From novel to screen: The adaptation of Little Children

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Godlis/Film Society of Lincoln Center. Little Children novelist Tom Perrotta and director Todd Field at the Walter Reade Theater on Sept. 22.

Already brimming with Oscar buzz, Little Children falls into a long line of critically-acclaimed films that are based on successful novels. From Gone with the Wind to Brokeback Mountain, literary adaptations have always held a celebrated place within American film culture. And with the right filmmaker, a great book seems practically guaranteed to make a great movie. But what exactly is it that draws a filmmaker to this particular kind of project?

In the case of Little Children, director Todd Field recognizes an opportunity to recreate on screen the unique emotional effect that Tom Perrotta’s semi-satirical melodrama delivers on the page. Field, who emerged onto the directing scene in 2001 with In the Bedroom, says that although he could not initially describe what it was that intrigued him about Perrotta’s novel, he instinctively realized the potential for a exploration of his reaction to it through a screen adaptation. “All I knew when I read the book initially,” he says, “was that I couldn’t stop thinking about it, that it surprised me, that I laughed, and that I was incredibly affected in a way that I wasn’t necessarily completely comfortable with at the end. And that interested me.”

Interestingly, though, it was Perrotta who first brought the book to Hollywood. After director Alexander Payne successfully turned Perrotta’s novel Election into the well-received film starring Matthew Broderick and Reese Witherspoon, the novelist hoped for a similar achievement with his most recent publication. He took his proposal to the producers responsible for Election (1999), Albert Berger and Ron Yerxa of Bona Fide Productions, who passed the idea along to Field.

The proposal serendipitously reached Field in the wake of a futile attempt to obtain the film rights to another novel, Richard Yates’ Revolutionary Road. Coincidentally, the very themes that Field hoped to work with in an adaptation of Yates’ book – notions of prolonged youth, parenthood, and passing judgment on others – also figure centrally into the narrative of Little Children. Ultimately, Field found Perrotta’s manner of dealing with these ideas through a combination of subtle irony and gentle humor to be more emotionally compelling than the angry tone of Revolutionary Road, a discovery that cemented his involvement in the project.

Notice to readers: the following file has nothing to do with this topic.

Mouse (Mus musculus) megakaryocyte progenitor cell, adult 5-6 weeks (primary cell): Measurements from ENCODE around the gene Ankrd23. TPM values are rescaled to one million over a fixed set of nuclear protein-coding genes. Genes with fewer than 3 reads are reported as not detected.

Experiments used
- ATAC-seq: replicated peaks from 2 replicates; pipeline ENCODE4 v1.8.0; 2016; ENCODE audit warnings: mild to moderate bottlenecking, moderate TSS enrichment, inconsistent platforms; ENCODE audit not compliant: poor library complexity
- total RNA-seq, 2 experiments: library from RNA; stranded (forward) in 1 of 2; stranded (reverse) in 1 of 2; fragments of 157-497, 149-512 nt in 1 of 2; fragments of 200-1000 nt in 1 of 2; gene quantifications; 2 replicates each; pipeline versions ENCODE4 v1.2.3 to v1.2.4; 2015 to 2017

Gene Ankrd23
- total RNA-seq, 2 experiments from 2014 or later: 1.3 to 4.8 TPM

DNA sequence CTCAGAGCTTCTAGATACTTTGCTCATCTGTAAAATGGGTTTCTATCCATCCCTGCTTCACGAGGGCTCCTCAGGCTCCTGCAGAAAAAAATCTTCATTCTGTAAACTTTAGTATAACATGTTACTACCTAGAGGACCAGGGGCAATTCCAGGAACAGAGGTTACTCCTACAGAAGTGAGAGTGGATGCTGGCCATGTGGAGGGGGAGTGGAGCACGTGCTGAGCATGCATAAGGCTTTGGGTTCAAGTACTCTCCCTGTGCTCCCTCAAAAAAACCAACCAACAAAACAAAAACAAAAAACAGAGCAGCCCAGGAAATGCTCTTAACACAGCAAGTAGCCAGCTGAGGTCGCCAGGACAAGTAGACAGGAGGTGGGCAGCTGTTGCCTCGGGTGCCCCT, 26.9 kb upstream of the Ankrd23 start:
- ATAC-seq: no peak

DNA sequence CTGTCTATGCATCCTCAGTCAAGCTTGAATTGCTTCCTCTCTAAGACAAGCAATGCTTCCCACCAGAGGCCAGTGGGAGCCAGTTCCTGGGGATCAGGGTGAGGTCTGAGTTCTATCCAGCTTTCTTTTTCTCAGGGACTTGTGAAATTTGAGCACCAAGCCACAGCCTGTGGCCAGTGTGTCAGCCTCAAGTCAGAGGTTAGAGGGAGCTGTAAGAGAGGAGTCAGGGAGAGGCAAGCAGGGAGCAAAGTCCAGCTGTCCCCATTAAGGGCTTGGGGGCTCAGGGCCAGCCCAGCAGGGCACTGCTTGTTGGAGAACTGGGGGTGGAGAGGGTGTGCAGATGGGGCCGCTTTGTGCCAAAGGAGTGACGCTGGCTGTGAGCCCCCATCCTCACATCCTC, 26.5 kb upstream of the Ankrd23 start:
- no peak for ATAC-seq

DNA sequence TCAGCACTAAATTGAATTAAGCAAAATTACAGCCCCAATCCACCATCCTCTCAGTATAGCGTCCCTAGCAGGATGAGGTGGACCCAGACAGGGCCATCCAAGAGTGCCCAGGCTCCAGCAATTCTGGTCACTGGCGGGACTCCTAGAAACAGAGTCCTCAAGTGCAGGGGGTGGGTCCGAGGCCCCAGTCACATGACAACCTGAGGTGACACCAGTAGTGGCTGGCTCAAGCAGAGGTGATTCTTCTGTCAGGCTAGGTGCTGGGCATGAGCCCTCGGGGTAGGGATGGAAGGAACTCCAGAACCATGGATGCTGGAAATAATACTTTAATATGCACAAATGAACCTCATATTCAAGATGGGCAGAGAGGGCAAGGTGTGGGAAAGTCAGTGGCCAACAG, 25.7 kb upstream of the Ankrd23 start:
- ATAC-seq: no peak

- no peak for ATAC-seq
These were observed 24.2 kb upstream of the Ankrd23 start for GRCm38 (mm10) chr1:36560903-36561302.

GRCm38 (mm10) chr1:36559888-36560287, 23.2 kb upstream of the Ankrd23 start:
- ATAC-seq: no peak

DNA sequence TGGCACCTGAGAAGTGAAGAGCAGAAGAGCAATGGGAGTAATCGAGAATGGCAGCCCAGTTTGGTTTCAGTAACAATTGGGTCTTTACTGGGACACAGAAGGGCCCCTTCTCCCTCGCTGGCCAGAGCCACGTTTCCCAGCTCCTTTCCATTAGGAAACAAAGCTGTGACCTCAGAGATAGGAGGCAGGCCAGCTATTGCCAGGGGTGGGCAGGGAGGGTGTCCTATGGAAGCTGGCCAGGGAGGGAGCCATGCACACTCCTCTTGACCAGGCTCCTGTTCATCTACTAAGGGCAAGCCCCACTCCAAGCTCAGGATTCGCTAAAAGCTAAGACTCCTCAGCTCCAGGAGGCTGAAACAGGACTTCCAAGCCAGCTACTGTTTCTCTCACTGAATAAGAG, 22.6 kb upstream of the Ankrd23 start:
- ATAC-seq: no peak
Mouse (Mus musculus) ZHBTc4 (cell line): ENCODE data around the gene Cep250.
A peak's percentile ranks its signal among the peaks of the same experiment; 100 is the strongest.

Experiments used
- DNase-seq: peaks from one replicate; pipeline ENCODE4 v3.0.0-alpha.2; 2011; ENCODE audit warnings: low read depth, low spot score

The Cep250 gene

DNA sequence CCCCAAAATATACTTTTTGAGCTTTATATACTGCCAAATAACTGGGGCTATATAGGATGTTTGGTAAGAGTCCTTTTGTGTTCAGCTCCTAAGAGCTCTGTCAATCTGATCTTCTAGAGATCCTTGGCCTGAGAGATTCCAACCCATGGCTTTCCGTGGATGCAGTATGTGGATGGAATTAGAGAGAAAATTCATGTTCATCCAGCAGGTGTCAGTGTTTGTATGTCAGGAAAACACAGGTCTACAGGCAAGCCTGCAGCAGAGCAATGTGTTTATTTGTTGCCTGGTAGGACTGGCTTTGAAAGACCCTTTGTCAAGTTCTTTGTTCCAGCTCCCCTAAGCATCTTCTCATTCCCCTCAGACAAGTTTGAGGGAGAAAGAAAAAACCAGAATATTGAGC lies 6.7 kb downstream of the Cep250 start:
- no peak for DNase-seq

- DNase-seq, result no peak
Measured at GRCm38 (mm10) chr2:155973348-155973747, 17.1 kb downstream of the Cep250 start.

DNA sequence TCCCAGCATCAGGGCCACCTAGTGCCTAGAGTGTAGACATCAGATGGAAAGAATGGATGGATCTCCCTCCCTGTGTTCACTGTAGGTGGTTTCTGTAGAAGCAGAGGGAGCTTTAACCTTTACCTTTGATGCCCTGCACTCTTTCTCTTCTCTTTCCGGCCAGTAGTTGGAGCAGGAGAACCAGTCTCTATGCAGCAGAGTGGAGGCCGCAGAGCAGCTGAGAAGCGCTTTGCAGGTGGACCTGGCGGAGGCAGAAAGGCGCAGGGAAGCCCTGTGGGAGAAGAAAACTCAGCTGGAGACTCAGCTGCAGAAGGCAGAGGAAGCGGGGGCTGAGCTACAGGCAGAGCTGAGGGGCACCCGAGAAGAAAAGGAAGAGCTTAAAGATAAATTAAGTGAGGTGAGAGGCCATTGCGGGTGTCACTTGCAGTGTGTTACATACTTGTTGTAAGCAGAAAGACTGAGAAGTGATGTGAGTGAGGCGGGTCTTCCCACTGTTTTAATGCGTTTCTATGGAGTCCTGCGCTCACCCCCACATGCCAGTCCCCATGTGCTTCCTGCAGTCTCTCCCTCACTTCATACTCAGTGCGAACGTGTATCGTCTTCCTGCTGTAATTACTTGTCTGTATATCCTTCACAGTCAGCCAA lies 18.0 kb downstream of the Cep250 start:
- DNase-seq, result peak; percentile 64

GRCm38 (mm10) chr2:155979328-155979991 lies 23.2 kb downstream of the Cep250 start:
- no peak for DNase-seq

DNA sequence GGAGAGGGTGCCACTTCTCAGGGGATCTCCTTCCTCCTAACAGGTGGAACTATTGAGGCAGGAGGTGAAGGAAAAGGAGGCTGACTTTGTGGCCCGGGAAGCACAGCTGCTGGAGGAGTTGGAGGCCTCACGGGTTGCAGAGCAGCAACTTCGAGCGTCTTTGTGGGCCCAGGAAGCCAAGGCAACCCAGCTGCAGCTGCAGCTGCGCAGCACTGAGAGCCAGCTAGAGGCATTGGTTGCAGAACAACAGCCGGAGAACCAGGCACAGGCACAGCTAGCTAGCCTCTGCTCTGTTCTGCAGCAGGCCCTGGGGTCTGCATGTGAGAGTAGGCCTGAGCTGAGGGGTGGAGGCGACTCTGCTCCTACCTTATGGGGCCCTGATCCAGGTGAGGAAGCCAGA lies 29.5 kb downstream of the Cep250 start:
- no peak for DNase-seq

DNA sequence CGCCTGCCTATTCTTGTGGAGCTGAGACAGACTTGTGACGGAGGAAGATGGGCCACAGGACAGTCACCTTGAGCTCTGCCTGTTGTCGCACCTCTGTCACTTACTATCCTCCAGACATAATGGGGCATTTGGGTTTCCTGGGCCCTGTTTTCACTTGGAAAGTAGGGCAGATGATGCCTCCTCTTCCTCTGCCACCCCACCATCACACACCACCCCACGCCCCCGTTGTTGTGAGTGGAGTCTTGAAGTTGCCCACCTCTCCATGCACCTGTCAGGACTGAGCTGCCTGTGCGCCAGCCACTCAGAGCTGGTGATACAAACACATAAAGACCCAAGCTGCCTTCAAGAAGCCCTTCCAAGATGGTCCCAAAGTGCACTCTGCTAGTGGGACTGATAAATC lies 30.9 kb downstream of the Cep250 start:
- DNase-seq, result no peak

Indeed, Little Children clearly illustrates Field’s appreciation of Perrotta’s unusual use of mood. Perrotta, who collaborated with Field on the screenplay, explains that one of their main priorities in this adaptation was to “capture the spirit of the book” and its multiplicity of tones. As a result, the film evades any typical genre classification. Rather, it contains various elements of romantic comedy, melodrama and satire as well as horror. As the novelist, Perrotta is pleased to see this aspect of his own work so well preserved. “The book had multiple tones, and the movie doesn’t try to simplify them,” he says. “It tries to do justice to all of them.”

Retaining what he saw as the unique and striking qualities of Perrotta’s work remained Field’s top priority in adapting the novel. For example, his admiration for Perrotta’s writerly voice led to the implementation of a third-person omniscient narrator – an unusual move in contemporary film. Field explains that, during the beginning of the project, “I kept trying to figure out what struck me about his writing – not the story necessarily, not the characters. But what struck my about this man’s voice. And it was in his third-person passive observation. That was so rich and so funny and so affecting to me that I thought, why should we lose this?”

While the screenplay sustains many of the abstract qualities of Perrotta’s work, the film does make a few significant departures from the story of the novel. Most notably, Field made changes to the character of sex-offender Ronnie J. McGorvey, adding a certain amount of ambiguity to his version of the story so as to enhance the themes of perception and judgment in the narrative of the film. While Perrotta’s novel ultimately provides the reader with a full account of Ronnie’s offenses, Field allows the viewer to wonder, largely because he feels that “you want the audience to participate in this conversation. You want the audience to become a part of the community of the film and form their own opinion about how they feel about this person.”

As Field’s co-writer, Perrotta supported this change, recognizing not only that the medium of film often requires different narrative devices than writing, but also that adaptation is an art form in itself. “For me, as a novelist,” he says, “the attraction of a film adaptation lies precisely in this opportunity to re-imagine my book with someone else and explore new possibilities for the characters and the story.” For both Perrotta and Field, then, it seems that the appeal of adaptation lies in the potential to apply their creative energy toward pre-existing ideas as a way of discovering new meaning as well as invigorating the old.

This article was also published in the Washington Square News on October 6, 2006.

© 2006 Lydia Storie. All rights reserved.

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